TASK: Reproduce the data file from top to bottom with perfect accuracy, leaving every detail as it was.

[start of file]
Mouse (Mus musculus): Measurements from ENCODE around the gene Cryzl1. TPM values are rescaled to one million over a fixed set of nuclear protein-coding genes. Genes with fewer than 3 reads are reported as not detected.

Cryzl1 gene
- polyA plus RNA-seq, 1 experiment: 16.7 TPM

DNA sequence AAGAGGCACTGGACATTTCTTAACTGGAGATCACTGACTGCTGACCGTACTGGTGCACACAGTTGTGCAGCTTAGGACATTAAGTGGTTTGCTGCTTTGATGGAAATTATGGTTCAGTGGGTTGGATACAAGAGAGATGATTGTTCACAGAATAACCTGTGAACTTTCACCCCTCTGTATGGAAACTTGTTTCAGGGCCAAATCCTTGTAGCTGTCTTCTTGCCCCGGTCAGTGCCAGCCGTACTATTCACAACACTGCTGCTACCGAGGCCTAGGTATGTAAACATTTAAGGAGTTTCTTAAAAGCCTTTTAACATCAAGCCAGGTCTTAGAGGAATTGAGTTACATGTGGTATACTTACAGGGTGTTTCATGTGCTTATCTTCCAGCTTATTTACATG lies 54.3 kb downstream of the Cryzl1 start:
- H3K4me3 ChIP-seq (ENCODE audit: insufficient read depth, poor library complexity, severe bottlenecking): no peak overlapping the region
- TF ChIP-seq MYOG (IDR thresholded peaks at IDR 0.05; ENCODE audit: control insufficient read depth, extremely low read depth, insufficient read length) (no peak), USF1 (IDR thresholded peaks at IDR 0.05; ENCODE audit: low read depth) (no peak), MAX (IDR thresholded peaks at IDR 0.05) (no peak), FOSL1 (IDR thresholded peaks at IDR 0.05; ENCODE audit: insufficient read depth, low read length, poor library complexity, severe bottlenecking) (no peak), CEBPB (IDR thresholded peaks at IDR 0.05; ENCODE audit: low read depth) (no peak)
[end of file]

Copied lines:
Mouse (Mus musculus): Measurements from ENCODE around the gene Cryzl1. TPM values are rescaled to one million over a fixed set of nuclear protein-coding genes. Genes with fewer than 3 reads are reported as not detected.

Cryzl1 gene
- polyA plus RNA-seq, 1 experiment: 16.7 TPM

DNA sequence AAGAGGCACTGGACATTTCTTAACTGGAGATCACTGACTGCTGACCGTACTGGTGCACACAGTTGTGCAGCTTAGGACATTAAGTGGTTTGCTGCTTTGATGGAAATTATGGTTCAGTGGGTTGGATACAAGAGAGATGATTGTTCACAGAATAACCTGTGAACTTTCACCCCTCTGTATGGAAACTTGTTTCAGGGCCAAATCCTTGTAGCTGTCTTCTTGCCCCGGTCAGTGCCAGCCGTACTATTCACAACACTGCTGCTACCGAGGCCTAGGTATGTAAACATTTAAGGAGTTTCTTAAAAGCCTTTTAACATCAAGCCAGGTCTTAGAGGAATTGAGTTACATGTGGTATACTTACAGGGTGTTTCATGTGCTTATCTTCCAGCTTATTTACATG lies 54.3 kb downstream of the Cryzl1 start:
- H3K4me3 ChIP-seq (ENCODE audit: insufficient read depth, poor library complexity, severe bottlenecking): no peak overlapping the region
- TF ChIP-seq MYOG (IDR thresholded peaks at IDR 0.05; ENCODE audit: control insufficient read depth, extremely low read depth, insufficient read length) (no peak), USF1 (IDR thresholded peaks at IDR 0.05; ENCODE audit: low read depth) (no peak), MAX (IDR thresholded peaks at IDR 0.05) (no peak), FOSL1 (IDR thresholded peaks at IDR 0.05; ENCODE audit: insufficient read depth, low read length, poor library complexity, severe bottlenecking) (no peak), CEBPB (IDR thresholded peaks at IDR 0.05; ENCODE audit: low read depth) (no peak)